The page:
all future time that the students should not be given an opportunity for a similar demonstration.
LOST
Leather loose-leaf. Will the Under
please return to the Pep Club Table,
from which it disappeared between
1.20 and 3.00 p.m. Wednesday? Failing that, at least return the papers
and   material   contained.
PLAYERS' CLUB
There are a number of applicants
for the Players' Club who have not
yet obtained their try-out parts. They
must come up to the Green Room
(Auditorium Building) before Friday,
3.30 p.m., and get them if they wish
to try out.
BIO BLOOK OLUB
All Big Block Club members are
asked to be present at a special
dinner in the Caf. next Tuesday
night at 7.30 where the committer
appointed to look Into the reorganization program will present Its
findings.
Every member is requested to attend, and each and every one of the
stalwarts ls asked to sign the notice
at the bottom of the Caf. stairs to
that  effect.
Come one, come all, and hear
what Is going to happen to the
Club.
from . . .
THE OUTSIDE
. . by Darby
mare     WORLD WIDE NEWS
YOUR DOWN-TOWN HEADQUARTERS
FREE TELEPHONE to U.B.O. students
867
Granville
Diamonds, Watches, Personal Gifts
FIRBANK and LANGE
USE  OUR CREDIT PLAN
Seymour and Dunsmuir Opp. the Bus Depot
l.eaving university, they tell
its when we receive a Latin
scroll, is one of life's great
transitions. He thut as it may,
anybody who has spent four or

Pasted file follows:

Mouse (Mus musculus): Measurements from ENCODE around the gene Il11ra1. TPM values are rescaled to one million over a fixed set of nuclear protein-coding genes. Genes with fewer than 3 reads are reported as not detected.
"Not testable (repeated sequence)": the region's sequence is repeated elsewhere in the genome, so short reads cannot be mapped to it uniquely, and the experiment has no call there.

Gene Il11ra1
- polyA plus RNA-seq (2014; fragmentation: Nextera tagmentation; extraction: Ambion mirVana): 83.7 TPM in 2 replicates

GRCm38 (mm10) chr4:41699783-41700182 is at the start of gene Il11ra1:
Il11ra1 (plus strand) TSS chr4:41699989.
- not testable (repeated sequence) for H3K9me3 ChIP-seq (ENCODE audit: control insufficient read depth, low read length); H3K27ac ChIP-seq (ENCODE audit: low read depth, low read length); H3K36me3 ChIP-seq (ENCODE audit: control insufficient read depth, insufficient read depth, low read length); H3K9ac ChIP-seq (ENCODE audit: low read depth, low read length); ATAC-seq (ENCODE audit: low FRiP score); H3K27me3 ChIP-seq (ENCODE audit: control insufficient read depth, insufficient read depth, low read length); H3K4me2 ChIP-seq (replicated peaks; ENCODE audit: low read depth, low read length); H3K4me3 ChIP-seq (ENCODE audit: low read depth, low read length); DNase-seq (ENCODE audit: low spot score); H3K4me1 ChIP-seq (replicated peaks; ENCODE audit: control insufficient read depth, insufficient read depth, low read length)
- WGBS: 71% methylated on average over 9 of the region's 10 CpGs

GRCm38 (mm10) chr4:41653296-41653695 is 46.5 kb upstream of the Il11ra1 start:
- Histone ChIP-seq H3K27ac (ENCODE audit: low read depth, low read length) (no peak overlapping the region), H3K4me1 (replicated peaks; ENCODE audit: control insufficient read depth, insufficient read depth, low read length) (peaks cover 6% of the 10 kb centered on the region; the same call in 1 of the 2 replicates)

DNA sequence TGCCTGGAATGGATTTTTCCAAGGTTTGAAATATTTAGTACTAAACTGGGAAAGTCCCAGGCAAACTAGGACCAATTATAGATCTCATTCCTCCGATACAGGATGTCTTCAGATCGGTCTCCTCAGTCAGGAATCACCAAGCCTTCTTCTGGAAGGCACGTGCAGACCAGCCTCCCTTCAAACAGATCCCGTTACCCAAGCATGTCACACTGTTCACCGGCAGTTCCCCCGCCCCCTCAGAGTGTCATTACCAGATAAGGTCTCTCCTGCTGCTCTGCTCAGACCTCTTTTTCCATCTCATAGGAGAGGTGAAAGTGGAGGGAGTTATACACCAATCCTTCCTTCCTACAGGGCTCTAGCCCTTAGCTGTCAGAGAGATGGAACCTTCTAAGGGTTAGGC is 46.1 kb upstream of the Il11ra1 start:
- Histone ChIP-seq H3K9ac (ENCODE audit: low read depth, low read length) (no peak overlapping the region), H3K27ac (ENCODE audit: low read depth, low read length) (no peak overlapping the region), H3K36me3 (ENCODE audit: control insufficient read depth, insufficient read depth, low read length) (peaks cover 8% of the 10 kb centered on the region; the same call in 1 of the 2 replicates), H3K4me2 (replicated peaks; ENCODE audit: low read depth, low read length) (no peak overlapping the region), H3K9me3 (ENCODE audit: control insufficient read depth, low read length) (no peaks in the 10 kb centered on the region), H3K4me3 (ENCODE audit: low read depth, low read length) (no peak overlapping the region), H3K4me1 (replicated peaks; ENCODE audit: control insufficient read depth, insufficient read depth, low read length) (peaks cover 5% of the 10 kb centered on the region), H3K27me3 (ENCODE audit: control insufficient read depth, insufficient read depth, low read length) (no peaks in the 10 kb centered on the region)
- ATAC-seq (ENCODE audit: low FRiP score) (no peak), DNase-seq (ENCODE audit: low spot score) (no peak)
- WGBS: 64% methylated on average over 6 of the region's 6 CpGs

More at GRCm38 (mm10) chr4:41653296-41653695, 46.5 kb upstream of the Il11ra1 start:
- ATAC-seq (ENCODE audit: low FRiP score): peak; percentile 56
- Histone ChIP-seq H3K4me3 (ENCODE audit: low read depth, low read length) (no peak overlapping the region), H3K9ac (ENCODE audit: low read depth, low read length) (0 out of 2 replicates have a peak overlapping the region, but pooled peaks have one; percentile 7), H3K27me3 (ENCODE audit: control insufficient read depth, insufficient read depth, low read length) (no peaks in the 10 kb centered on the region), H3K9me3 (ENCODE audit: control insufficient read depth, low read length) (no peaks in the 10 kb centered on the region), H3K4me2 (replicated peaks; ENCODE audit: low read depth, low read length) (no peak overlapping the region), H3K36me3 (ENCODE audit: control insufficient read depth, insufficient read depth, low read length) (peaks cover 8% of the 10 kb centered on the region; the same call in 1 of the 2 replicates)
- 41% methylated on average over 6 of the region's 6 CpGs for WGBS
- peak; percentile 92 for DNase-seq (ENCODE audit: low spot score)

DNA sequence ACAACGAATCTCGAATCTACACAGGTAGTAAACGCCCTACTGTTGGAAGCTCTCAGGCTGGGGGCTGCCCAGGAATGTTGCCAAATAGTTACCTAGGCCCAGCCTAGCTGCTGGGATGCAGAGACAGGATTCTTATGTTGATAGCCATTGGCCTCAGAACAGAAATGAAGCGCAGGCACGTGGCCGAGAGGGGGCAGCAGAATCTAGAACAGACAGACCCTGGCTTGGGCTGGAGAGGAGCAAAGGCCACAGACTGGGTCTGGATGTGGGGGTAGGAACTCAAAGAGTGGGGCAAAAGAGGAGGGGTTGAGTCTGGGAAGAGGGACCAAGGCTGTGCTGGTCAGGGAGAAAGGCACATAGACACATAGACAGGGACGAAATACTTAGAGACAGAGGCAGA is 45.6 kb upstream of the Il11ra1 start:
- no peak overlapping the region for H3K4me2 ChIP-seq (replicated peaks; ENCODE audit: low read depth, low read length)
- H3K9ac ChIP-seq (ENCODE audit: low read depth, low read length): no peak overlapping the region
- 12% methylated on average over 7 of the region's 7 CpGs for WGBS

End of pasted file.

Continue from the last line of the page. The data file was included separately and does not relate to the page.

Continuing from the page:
move years within the confines
of the campus can not get his
mind immediately adjusted to
the fact that he isn't there any
more. And so, after writing a
weekly bit called Around the
Campus for this paper for three
years, it is only natural that I
should petition madam editor
for the privilege of returning to
these columns every now and
then.
The Ubyssey has had ox-student columns before. With that
precedent established I feel safe
in venturing to express a few
opinions, "i'fom the outside."
The above is introduction:
What follows might be classed
as thinly veileil invective, with
a purpose.
Four years ago this month,
as a freshman, I attended u miniature riot known then as the
annual Frosh Bonfire. It was a
polite affair at which some two
or three hundred dollars worth
of old clothing: was destroyed,
and a half dozen students received scars that they were to carry
for a few months as visual proof
of their proper initiation into
the hulls of higher learning.
Following this bonfire of four
years ago, initiation, in tho old
sense, was outlawed by the
Hoard of (iovcruors—to remain
outlawed until 1938. True, there
were snake parades, strictly unofficial, hast year's parade promised to be the last for a number of reasons.
Biggest reason was a mass
meeting that ruled against snake
parades and appointed a committee to look into possibilities
regarding some sort of initiation ceremony that could be held
on the campus, and yet be exciting enough to take the place
of down  town  festivities.
This did not mean a bonfire.